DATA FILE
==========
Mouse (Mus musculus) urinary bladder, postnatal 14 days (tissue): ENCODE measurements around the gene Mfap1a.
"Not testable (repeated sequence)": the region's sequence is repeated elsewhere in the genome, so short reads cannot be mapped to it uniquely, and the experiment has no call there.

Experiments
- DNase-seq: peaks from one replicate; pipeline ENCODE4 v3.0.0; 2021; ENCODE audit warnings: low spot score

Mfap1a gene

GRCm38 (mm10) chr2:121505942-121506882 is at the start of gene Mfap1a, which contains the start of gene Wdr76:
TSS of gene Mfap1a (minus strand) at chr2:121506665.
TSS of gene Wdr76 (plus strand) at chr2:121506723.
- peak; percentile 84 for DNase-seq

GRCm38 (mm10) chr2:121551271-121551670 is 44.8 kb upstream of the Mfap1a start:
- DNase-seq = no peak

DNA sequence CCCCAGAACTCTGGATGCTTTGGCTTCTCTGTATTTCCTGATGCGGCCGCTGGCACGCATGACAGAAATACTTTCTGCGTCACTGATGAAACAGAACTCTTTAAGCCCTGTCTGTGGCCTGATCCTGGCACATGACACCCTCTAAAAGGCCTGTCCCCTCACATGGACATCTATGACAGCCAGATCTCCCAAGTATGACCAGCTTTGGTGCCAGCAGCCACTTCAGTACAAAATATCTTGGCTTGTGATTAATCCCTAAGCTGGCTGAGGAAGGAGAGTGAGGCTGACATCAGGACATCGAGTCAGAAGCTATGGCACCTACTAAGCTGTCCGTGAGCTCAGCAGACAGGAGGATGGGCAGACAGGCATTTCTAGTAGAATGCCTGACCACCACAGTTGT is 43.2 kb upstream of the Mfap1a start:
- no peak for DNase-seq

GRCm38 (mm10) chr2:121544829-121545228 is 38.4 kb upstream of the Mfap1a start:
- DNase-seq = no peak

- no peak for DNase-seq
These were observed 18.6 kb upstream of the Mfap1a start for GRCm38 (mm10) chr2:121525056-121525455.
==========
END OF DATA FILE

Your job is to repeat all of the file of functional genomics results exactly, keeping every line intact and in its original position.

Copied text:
Mouse (Mus musculus) urinary bladder, postnatal 14 days (tissue): ENCODE measurements around the gene Mfap1a.
"Not testable (repeated sequence)": the region's sequence is repeated elsewhere in the genome, so short reads cannot be mapped to it uniquely, and the experiment has no call there.

Experiments
- DNase-seq: peaks from one replicate; pipeline ENCODE4 v3.0.0; 2021; ENCODE audit warnings: low spot score

Mfap1a gene

GRCm38 (mm10) chr2:121505942-121506882 is at the start of gene Mfap1a, which contains the start of gene Wdr76:
TSS of gene Mfap1a (minus strand) at chr2:121506665.
TSS of gene Wdr76 (plus strand) at chr2:121506723.
- peak; percentile 84 for DNase-seq

GRCm38 (mm10) chr2:121551271-121551670 is 44.8 kb upstream of the Mfap1a start:
- DNase-seq = no peak

DNA sequence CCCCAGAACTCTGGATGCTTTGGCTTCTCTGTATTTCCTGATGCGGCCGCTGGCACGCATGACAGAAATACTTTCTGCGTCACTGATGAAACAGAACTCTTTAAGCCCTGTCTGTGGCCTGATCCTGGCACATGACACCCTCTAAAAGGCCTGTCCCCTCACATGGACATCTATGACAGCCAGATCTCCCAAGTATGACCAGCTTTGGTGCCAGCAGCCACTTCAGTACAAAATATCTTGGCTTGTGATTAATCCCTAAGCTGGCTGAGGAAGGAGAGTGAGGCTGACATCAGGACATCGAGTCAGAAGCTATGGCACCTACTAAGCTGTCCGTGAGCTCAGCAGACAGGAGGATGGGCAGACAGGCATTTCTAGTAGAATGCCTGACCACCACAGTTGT is 43.2 kb upstream of the Mfap1a start:
- no peak for DNase-seq

GRCm38 (mm10) chr2:121544829-121545228 is 38.4 kb upstream of the Mfap1a start:
- DNase-seq = no peak

- no peak for DNase-seq
These were observed 18.6 kb upstream of the Mfap1a start for GRCm38 (mm10) chr2:121525056-121525455.